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8.A.77 The Sheddase or ADAM (Sheddase) Family 

Ectodomain shedding of integral membrane receptors, channels and transporters results in the release of soluble molecules and modification of the transmembrane portions of the substrate proteins to mediate or modulate extracellular and intracellular signalling. Ectodomain shedding is stimulated by a variety of mechanisms, including the activation of P2 receptors by extracellular nucleotides.  Metalloproteinases play the primary role in the shedding of various cell surface molecules including amyloid precursor protein, CD23, CD62L, and members of the epidermal growth factor, immunoglobulin and tumour necrosis factor families. Pupovac and Sluyter 2016 discuss the mechanisms involved in shedding, demonstrating central roles for the P2 receptors, P2X7 (TC# 1.A.7.1.3) and P2Y2 (TC# 9.A.14.13.16), and the sheddases, ADAM10 and ADAM17, in this process.

'A disintegrin and metalloproteases' (ADAMs) family serves diverse functions in multicellular organisms. About half of the ADAMs are active metalloproteases and cleave cell surface proteins, including growth factors, receptors, cytokines and cell adhesion proteins. Other ADAMs have no catalytic activity and function as adhesion proteins or receptors. Some ADAMs are ubiquitously expressed, while others are expressed tissue specifically.  In the mammalian nervous system, non-proteolytic ADAM11, ADAM22 and ADAM23 have key functions in neural development, myelination and synaptic transmission and are linked to epilepsy. Among the proteolytic ADAMs, ADAM10 is the best characterized one due to its substrates Notch and amyloid precursor protein, where cleavage is required for nervous system development or linked to Alzheimer's disease (AD), respectively. ADAM10 has additional substrates, and its substrate selectivity may be regulated by tetraspanins.  ADAM8 and ADAM17 are involved in neuroinflammation, while ADAM17 additionally regulates neurite outgrowth and myelination, and its activity is controlled by iRhoms. ADAM19 and ADAM21 function in regenerative processes upon neuronal injury. Several ADAMs, including ADAM9, ADAM10, ADAM15 and ADAM30, are potential drug targets for AD (Hsia et al. 2019).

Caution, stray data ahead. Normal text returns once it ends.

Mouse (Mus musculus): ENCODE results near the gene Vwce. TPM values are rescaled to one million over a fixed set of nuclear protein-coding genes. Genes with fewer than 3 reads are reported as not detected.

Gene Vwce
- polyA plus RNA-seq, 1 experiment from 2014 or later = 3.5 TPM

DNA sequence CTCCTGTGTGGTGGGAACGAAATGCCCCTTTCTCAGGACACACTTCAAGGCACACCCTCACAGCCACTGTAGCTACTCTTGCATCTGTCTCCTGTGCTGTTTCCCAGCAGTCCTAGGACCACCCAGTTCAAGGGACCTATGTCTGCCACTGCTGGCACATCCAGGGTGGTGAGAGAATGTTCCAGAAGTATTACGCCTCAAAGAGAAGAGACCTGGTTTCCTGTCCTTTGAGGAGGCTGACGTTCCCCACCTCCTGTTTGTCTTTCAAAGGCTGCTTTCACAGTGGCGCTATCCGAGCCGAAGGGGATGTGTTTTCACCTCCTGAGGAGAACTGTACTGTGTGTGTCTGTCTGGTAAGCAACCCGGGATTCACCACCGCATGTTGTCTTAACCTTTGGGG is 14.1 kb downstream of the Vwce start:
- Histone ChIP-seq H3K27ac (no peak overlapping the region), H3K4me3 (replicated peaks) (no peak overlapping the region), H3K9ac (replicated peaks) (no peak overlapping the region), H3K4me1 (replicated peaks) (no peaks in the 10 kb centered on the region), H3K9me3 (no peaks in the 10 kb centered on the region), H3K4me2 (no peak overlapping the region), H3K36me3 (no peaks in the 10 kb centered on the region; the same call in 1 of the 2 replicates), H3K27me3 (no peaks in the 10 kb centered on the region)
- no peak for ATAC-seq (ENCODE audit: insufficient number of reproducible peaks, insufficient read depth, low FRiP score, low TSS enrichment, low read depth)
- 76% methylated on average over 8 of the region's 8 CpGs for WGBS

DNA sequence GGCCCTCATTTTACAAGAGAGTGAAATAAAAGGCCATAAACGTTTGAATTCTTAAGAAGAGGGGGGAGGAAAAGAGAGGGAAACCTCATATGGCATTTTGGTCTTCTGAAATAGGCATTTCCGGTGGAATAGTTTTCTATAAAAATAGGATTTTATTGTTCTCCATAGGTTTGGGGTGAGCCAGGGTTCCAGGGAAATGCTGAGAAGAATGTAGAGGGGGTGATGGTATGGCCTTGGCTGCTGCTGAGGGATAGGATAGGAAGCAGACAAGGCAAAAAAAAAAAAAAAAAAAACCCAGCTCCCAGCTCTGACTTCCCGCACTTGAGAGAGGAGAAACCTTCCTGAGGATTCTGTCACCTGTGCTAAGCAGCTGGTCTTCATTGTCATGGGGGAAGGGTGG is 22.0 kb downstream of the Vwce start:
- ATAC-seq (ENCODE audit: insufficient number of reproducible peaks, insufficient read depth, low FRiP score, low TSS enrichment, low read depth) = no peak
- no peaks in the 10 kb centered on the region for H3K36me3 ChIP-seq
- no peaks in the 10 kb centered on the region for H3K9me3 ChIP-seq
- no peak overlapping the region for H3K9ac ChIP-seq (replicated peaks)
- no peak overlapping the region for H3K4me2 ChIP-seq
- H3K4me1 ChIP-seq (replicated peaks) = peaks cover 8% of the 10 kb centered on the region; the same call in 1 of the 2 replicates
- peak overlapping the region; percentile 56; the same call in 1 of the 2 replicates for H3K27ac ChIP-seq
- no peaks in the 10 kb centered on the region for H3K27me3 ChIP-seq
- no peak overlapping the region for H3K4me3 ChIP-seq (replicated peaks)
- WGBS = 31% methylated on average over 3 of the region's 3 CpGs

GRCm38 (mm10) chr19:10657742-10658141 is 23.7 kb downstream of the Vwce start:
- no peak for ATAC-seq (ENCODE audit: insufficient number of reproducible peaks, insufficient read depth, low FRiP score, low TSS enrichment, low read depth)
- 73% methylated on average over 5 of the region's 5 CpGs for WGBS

ADAM10 is ubiquitously expressed and essential for embryonic development through activation of Notch proteins (Saftig and Lichtenthaler 2015). ADAM10 regulates over 40 other transmembrane proteins and acts as a 'molecular scissor' by removing their extracellular regions (Matthews et al. 2017). It is also a receptor for alpha-toxin, a major virulence factor of Staphylococcus aureus (Shah et al. 2018). Levels of the transmembrane ADAM9 and ADAM18 at the cell surface are regulated by sorting nexin9 (SNX9) (Mygind et al. 2018).

The ADAM11 protein (8.A.77.2.1) is an auxilary protein responsible for the localization of Kv1.1 and Kv1.2 K+ channel subunit complexes to the distal terminai of certain nerve cells (Kole et al. 2015).  Direct interaction with Kv1 channel proteins has been demonstrated.

References associated with 8.A.77 family:

Boskovski, M.T., S. Yuan, N.B. Pedersen, C.K. Goth, S. Makova, H. Clausen, M. Brueckner, and M.K. Khokha. (2013). The heterotaxy gene GALNT11 glycosylates Notch to orchestrate cilia type and laterality. Nature 504: 456-459. 24226769
Caolo, V., M. Debant, N. Endesh, T.S. Futers, L. Lichtenstein, F. Bartoli, G. Parsonage, E.A. Jones, and D.J. Beech. (2020). Shear stress activates ADAM10 sheddase to regulate Notch1 via the Piezo1 force sensor in endothelial cells. Elife 9:. 32484440
Guo, S., M. Peng, Q. Zhao, and W. Zhang. (2012). Role of ADAM10 and ADAM17 in CD16b shedding mediated by different stimulators. Chin Med Sci J 27: 73-79. 22770404